Some dire consequences of the slowly but surely increasing disparities in the US as narrated by Lou Dobbs:
Real median earnings of full-time working males fell nearly 2 percent last year, according to the Census Bureau, while the real wages of working women fell by 1.3 percent. Despite that, real median household income did manage to rise slightly last year, though that small gain was the first increase in household income since 1999.
So what has been keeping our middle class afloat in the face of rapidly rising costs? American families have been living on, as well as in, their homes. More than one-third of homeowners are spending more than 30 percent of their income on the cost of housing, a level that pushes the edge of affordability. Nationwide median home values from 2000-2005 jumped 32 percent, and homeowners have been pulling equity out of their houses in order to keep up with escalating tuition bills, health care costs and energy costs.
But not everyone is so lucky. The number of Americans without health coverage rose by 1.3 million last year, up to 46.6 million, according to the Census Bureau. What’s worse, more than one in 10 American children are now uninsured. Fewer employers than ever are providing health care to their employees and those who are still lucky enough to receive employer-provided coverage are paying a much larger share: The Kaiser family foundation says the cost of family health insurance, in fact, is up 87 percent since 2000.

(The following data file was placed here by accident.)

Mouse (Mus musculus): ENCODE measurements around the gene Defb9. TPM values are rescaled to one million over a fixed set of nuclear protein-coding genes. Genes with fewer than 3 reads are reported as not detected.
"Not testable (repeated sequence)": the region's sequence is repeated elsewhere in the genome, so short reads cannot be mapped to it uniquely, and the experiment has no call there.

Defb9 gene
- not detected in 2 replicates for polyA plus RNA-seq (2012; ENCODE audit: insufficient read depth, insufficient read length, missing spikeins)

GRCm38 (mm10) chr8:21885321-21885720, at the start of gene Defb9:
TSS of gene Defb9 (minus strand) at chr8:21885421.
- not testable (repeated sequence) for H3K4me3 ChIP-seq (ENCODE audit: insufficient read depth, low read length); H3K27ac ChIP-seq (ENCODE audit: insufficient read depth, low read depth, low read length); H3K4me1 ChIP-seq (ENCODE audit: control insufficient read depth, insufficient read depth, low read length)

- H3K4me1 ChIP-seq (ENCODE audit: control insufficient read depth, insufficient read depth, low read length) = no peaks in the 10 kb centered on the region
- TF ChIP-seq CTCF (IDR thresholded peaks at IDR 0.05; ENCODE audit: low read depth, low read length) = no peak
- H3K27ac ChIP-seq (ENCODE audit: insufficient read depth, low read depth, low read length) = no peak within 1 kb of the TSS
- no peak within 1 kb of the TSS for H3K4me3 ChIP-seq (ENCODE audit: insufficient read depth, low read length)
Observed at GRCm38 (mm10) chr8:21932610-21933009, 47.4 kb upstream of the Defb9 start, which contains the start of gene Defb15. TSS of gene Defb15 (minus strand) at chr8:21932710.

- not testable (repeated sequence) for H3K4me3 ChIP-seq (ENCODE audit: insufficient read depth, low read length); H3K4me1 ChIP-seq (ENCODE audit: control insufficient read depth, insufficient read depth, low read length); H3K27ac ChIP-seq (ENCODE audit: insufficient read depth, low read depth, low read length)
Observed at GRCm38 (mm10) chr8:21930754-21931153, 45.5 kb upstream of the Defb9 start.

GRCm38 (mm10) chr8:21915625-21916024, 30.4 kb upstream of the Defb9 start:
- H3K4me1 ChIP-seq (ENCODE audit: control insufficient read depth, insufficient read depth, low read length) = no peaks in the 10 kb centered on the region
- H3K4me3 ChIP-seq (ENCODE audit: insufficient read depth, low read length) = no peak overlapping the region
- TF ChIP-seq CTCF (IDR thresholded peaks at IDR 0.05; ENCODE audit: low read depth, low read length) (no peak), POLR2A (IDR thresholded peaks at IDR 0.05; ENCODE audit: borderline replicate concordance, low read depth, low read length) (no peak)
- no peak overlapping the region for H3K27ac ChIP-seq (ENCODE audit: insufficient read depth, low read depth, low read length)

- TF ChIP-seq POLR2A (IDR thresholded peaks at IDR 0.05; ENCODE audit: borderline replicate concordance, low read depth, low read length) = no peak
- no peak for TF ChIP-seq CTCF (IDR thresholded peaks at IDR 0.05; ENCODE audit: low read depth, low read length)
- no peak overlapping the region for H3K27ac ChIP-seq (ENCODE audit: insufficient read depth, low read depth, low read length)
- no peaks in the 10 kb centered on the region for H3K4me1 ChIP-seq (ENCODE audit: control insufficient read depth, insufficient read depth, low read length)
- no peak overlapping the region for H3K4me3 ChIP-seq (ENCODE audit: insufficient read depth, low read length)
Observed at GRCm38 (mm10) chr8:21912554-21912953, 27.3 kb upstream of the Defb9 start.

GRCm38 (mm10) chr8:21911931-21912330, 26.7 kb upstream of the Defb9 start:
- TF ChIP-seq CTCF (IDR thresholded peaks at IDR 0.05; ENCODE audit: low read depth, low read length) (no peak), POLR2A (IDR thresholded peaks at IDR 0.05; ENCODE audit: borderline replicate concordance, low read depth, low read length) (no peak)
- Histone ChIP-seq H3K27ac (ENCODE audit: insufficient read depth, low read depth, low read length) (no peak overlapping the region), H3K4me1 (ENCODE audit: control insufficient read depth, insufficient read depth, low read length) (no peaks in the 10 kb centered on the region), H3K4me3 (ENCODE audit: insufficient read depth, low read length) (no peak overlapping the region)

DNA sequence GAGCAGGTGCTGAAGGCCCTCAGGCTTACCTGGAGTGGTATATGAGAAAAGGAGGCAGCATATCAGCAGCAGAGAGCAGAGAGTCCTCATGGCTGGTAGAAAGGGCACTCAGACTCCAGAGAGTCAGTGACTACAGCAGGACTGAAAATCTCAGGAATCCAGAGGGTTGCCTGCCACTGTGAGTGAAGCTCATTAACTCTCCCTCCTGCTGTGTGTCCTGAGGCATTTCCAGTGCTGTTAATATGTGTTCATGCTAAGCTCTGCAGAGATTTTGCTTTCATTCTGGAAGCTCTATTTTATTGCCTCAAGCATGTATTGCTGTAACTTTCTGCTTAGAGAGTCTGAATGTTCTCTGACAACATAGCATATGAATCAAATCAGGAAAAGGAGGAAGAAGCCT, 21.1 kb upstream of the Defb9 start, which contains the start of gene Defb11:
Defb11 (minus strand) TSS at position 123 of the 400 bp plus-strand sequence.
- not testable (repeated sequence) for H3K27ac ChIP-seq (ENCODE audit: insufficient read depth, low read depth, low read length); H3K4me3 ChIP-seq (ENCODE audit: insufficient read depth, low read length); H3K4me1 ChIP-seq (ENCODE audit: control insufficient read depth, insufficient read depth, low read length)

The same holds true at the pharmacy. Prices for the most popular brand-name prescription drugs this year rose substantially higher than the annual inflation rate, as has been the case every year this decade. The AARP concluded prices for the top 193 drugs climbed 6.3 percent over the last 12 months ending in June 2006, while inflation went up 3.8 percent. Generic drugs, however, rose 0.4 percent over that period of time.
The costs of higher education are also hurting middle-class families like never before. In this increasingly credentialed society, the total cost of tuition, fees, room and board at four-year public colleges and universities has ballooned 44 percent over the past four years. And the proportion of family income it takes to pay for college is growing for families everywhere. The biggest jump, according to the National Center for Higher Education, is in Ohio, where college costs now take 42 percent of the average family budget, up from 28 percent in the early 1990s.
Our dependency on foreign oil is also hamstringing working men and women. Gasoline prices are back on the decline (for now), but many Americans this summer were shelling out double what they used to pay to drive their cars. And gas prices now, while lower than at their peak in August, are still about 60 percent higher than in January 2001.
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